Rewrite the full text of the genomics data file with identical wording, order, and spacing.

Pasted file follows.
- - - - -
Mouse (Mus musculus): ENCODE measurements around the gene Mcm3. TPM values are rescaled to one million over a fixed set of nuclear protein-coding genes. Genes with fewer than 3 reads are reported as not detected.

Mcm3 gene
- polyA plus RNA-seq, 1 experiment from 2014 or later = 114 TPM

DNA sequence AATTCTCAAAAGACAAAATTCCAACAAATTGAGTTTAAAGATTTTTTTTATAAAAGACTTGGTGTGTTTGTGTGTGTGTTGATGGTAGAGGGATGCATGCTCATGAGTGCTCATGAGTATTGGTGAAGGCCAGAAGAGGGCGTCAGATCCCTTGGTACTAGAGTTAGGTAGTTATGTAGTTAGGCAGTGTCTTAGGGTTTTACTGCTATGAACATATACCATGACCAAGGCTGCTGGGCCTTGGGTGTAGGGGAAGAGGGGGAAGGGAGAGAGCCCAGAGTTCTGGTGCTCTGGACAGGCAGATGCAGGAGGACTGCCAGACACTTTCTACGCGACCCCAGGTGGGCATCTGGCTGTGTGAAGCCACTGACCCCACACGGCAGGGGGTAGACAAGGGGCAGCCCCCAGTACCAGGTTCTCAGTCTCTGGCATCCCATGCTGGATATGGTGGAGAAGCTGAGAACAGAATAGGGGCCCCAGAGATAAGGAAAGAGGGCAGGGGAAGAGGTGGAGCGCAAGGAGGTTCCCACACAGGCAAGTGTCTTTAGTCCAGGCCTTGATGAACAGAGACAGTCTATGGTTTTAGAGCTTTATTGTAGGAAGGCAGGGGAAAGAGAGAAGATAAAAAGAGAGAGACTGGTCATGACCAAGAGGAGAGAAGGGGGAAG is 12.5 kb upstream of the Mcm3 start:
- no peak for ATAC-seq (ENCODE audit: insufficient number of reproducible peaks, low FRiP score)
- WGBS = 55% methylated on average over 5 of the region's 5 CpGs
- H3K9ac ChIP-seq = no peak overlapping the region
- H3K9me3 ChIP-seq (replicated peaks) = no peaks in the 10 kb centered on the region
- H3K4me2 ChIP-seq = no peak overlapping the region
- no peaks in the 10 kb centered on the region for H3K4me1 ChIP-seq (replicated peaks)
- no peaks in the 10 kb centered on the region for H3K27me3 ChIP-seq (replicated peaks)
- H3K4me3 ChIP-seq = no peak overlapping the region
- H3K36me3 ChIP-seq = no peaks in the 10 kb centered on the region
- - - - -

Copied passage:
Mouse (Mus musculus): ENCODE measurements around the gene Mcm3. TPM values are rescaled to one million over a fixed set of nuclear protein-coding genes. Genes with fewer than 3 reads are reported as not detected.

Mcm3 gene
- polyA plus RNA-seq, 1 experiment from 2014 or later = 114 TPM

DNA sequence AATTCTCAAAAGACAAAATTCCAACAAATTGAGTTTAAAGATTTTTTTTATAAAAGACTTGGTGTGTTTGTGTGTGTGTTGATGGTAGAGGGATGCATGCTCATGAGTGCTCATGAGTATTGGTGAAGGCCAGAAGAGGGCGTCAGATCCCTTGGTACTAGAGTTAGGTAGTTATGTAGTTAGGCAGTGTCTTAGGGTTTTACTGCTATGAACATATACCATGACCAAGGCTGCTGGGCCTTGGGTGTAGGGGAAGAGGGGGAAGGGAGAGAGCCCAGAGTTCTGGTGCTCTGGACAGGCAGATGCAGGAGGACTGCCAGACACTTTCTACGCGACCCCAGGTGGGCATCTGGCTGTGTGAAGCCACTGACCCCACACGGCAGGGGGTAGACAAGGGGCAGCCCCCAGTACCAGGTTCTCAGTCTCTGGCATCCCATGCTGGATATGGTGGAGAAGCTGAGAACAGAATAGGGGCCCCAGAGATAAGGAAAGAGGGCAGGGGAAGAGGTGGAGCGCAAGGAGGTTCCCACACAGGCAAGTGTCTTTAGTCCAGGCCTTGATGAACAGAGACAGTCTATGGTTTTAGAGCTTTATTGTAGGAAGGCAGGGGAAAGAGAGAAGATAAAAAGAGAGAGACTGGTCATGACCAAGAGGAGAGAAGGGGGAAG is 12.5 kb upstream of the Mcm3 start:
- no peak for ATAC-seq (ENCODE audit: insufficient number of reproducible peaks, low FRiP score)
- WGBS = 55% methylated on average over 5 of the region's 5 CpGs
- H3K9ac ChIP-seq = no peak overlapping the region
- H3K9me3 ChIP-seq (replicated peaks) = no peaks in the 10 kb centered on the region
- H3K4me2 ChIP-seq = no peak overlapping the region
- no peaks in the 10 kb centered on the region for H3K4me1 ChIP-seq (replicated peaks)
- no peaks in the 10 kb centered on the region for H3K27me3 ChIP-seq (replicated peaks)
- H3K4me3 ChIP-seq = no peak overlapping the region
- H3K36me3 ChIP-seq = no peaks in the 10 kb centered on the region